Oct 14, 2014

Tradecraft: Matt Damon, Ben Affleck Developing Industrial Espionage Series

Deadline reports that Jason Bourne and Jack Ryan are teaming up for a new futuristic spy series. But Matt Damon (Green Zone, The Informant!) and Ben Affleck (Argo, The Sum of All Fears) are only behind the scenes on this one. The pair are developing "a futuristic espionage thriller" called Incorporated with CBS TV Studios for Syfy. "Set in a world where corporations have seemingly unlimited power, Incorporated will tell the story of one man’s efforts to beat the system." David and Alex Pastor will write the pilot; Ted Humphrey (The Unit) will serve as showrunner and executive produce along with Damon, Affleck and Jennifer Todd.

Tradecraft: Top Showrunners Team Up for CW Spy School Series

As regular readers know, I love the "teen spy" subgenre. And I feel like it's been pretty neglected on television, given its potential. So I'm pretty excited that Deadline is reporting that two very successful showrunners, Marc Cherry (Desperate Housewives, Devious Maids) and Neal Baer (Under the Dome, Law and Order: SVU) are teaming up to create a prep school spy drama for the CW. Here's how the trade describes Cheerleader Death Squad: "Described as 'Heathers meets Alias', Cheerleader Death Squad centers on a disgraced CIA agent-turned-teacher at an elite Washington DC prep school. When he realizes that his students have high level access through personal connections, he trains a select few to be his eyes and ears into the world of international espionage and help him earn his way back into the agency." Sounds promising to me! Cherry and Baer will co-write the pilot along with Blue Bloods executive producer Dan Truly. And with that kind of star wattage behind the scenes, I'd say it's got a pretty good shot at going to series at a small network like The CW. Here's hoping!

Oct 13, 2014

Listen to Ian Fleming's Thrilling Cities on BBC Radio Online

BBC Radio 4 have previously adapted four of Ian Fleming's James Bond novels - "Dr. No," "Goldfinger," "From Russia With Love" and "On Her Majesty's Secret Service." Now they've created an audio production of the author's non-fiction travelogue, Thrilling Cities. Culled from a series of columns he wrote for the Sunday Times in 1960 and originally published as a book in 1963, Thrilling Cities was a uniquely Fleming sort of travelogue, which focused not on the usual tourist sights in far-flung travel destinations in Europe, America and the Far East, but on the seedier, seemier side that Fleming found thrilling. It's terrific writing, and provides an excellent account of cities like Tokyo, Hamburg, Chicago and Macau at a very specific time - the dawn of the Jet Age. The radio version is, obviously, abridged. The first of three 15-minute segments aired on Friday, October 10. It's available to stream on BBC's iPlayer for the next four weeks. Subsequent installments will be broadcast over the next two Fridays. Give it a listen!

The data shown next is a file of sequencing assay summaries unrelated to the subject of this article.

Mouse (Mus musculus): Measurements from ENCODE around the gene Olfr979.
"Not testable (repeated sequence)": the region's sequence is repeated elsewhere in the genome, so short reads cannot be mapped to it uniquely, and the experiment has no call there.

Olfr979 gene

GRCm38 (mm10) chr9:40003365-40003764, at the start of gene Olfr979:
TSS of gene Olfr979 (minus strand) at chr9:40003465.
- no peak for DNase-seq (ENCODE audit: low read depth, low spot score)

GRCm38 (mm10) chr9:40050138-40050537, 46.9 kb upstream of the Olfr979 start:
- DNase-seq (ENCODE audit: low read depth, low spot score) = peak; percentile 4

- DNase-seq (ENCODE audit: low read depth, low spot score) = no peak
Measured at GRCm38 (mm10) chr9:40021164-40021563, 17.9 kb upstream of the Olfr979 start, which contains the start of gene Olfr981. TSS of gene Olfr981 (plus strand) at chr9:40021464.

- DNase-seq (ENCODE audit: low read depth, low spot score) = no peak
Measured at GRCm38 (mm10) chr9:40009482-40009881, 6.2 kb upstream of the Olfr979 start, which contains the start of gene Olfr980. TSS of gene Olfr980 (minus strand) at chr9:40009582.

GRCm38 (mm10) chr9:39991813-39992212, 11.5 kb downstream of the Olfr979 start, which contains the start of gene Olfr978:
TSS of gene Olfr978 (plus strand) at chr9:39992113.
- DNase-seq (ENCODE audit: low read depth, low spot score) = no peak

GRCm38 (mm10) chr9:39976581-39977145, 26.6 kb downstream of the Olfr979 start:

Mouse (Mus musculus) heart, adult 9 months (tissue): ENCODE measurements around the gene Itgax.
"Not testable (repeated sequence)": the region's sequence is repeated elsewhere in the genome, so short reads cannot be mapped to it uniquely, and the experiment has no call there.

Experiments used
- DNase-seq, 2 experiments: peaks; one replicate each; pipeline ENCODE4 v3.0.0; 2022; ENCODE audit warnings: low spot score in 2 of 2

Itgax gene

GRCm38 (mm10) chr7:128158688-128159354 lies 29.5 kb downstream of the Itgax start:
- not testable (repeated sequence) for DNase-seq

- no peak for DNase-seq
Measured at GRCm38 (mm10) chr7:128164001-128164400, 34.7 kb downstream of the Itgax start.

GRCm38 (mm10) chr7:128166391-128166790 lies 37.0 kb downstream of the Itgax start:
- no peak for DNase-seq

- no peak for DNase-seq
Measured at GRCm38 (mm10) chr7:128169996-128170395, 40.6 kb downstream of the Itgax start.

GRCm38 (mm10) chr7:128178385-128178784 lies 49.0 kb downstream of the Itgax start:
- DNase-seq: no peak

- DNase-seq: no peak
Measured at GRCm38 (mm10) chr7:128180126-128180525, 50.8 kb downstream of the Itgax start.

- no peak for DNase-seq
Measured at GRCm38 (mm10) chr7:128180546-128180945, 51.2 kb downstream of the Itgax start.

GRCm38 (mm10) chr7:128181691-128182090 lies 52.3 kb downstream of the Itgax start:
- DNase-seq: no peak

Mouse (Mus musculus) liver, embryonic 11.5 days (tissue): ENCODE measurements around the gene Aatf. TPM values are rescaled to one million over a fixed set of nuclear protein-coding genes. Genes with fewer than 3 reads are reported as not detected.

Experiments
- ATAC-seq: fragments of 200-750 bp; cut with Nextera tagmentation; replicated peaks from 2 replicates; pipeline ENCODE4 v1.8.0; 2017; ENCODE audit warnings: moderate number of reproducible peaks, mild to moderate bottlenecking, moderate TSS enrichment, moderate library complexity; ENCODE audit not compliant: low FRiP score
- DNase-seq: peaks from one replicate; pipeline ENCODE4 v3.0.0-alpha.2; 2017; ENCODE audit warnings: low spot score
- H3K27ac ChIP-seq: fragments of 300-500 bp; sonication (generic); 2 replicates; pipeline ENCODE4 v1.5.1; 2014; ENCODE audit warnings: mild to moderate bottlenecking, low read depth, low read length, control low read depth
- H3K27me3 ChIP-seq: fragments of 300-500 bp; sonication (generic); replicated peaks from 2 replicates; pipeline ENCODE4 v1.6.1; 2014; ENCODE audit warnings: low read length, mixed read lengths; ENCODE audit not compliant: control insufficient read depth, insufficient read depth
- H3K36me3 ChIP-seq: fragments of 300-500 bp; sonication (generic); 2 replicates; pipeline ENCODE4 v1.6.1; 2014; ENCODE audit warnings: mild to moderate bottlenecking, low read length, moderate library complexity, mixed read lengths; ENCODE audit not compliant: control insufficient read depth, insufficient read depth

Via MI6

Oct 11, 2014

Archer Nixes ISIS

This was inevitable. The Daily Beast reports that when cartoon superspy Sterling Archer returns to FX this January, he'll no longer be working for ISIS. On Archer, ISIS stood for International Secret Intelligence Service. It was the private spy agency Archer worked for (run by his mother, Mallory Archer), and for five seasons it was a pretty great name for a TV spy agency. But, of course, real world events have sadly made it far from a perfect name now. Series creator Adam Reed explains, "There were people online saying that we should address it and say, ‘Oh, I can’t believe these guys have co-opted our name.’ That’s the way South Park would do it, coming after them and saying, ‘These assholes stole our name,’ but that’s not the way the Archer universe works, where it’s all our own creations. In our universe, [the terrorist organization ISIS] don’t exist." That makes sense. You don't really need to call out assholes for being assholes; everyone knows that they are. I like Reed's version better, that in their world, that evil simply doesn't exist. For the show, the timing is somewhat unfortunate, but also somewhat convenient. Season 5 was a departure, and the gang spent the year away from ISIS, going rogue and trying their hand (very badly) at being drug dealers. (Just watch the show. It all makes sense then!) But in the end events brought them right back to ISIS, and for fans of the series it was set to be a welcome return to the familiar setting. It's sad that's not to be, but then the events of last season also give Reed and his fellow producers an easy out thanks to the CIA's involvement in the plot. So in the first scene of the sixth season (a different first scene than fans saw at Comic-Con this summer, when ISIS was still intact), we'll see an ISIS sign being wheeled out behind Mallory as she explains to Archer on the phone that they all work for the CIA now. And that's the last we'll ever hear of ISIS. The animators have digitally erased all ISIS signage from the rest of the season, and it won't be mentioned. So Sterling Archer is now officially a CIA agent, and the nod to great, silly acronyms of the past like U.N.C.L.E., CONTROL and S.H.I.E.L.D. is no more. And FX is left with a lot of hats, T-shirts, mugs and other merchandise it can't possibly sell now. Adios, ISIS.

Trailer: The Game